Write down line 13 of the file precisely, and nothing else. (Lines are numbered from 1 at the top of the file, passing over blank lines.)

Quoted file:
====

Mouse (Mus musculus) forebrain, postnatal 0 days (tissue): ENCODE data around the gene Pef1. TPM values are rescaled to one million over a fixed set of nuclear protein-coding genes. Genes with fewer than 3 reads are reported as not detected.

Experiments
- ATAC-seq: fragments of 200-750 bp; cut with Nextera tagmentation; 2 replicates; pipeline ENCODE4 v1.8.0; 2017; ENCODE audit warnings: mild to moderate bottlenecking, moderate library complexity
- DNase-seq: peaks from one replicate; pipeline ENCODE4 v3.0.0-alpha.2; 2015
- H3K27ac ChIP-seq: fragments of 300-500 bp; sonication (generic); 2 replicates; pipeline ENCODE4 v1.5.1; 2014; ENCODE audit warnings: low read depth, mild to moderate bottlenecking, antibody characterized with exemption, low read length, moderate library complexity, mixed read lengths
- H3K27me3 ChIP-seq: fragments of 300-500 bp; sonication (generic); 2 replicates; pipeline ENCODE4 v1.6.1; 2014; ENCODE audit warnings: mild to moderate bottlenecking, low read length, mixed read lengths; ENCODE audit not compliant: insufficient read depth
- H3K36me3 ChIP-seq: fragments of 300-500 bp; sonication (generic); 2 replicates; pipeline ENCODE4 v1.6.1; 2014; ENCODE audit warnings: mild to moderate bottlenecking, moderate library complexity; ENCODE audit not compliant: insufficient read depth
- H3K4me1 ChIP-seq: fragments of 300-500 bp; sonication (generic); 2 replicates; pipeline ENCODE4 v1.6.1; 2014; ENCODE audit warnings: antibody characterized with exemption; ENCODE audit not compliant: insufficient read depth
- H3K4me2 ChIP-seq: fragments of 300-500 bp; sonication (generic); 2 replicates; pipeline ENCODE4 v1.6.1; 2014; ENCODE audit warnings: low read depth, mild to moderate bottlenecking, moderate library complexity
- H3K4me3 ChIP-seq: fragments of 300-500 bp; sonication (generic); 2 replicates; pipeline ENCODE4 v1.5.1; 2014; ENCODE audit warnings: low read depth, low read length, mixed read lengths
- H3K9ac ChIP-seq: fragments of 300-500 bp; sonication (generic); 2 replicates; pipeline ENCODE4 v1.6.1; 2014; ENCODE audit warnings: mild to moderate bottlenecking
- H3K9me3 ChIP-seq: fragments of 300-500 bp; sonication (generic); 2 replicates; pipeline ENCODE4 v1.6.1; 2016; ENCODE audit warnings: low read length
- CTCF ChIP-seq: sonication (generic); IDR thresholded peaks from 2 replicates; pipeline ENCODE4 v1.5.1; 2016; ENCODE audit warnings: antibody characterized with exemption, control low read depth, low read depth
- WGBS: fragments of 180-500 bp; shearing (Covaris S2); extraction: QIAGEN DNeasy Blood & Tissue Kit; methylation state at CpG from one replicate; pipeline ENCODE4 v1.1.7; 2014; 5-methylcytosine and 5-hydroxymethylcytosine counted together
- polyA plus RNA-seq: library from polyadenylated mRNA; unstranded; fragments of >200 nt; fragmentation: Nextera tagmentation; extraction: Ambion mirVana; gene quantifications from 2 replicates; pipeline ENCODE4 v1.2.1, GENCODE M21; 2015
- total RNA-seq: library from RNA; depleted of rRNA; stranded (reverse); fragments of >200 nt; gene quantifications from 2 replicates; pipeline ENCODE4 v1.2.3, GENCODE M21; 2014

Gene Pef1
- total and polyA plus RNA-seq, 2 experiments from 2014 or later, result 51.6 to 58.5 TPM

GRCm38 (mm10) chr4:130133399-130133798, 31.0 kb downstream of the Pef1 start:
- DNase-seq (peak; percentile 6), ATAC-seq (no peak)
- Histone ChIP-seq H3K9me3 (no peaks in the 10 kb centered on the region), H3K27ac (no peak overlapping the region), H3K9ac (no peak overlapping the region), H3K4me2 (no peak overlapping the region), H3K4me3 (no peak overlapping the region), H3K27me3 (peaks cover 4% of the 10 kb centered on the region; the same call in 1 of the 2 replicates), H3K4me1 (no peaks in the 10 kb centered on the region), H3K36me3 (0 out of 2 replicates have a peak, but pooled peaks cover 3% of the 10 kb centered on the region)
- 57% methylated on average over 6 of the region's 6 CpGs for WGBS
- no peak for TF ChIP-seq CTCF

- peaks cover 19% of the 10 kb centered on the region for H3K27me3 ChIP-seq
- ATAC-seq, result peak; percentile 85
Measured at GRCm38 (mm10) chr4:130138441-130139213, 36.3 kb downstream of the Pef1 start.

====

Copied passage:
- CTCF ChIP-seq: sonication (generic); IDR thresholded peaks from 2 replicates; pipeline ENCODE4 v1.5.1; 2016; ENCODE audit warnings: antibody characterized with exemption, control low read depth, low read depth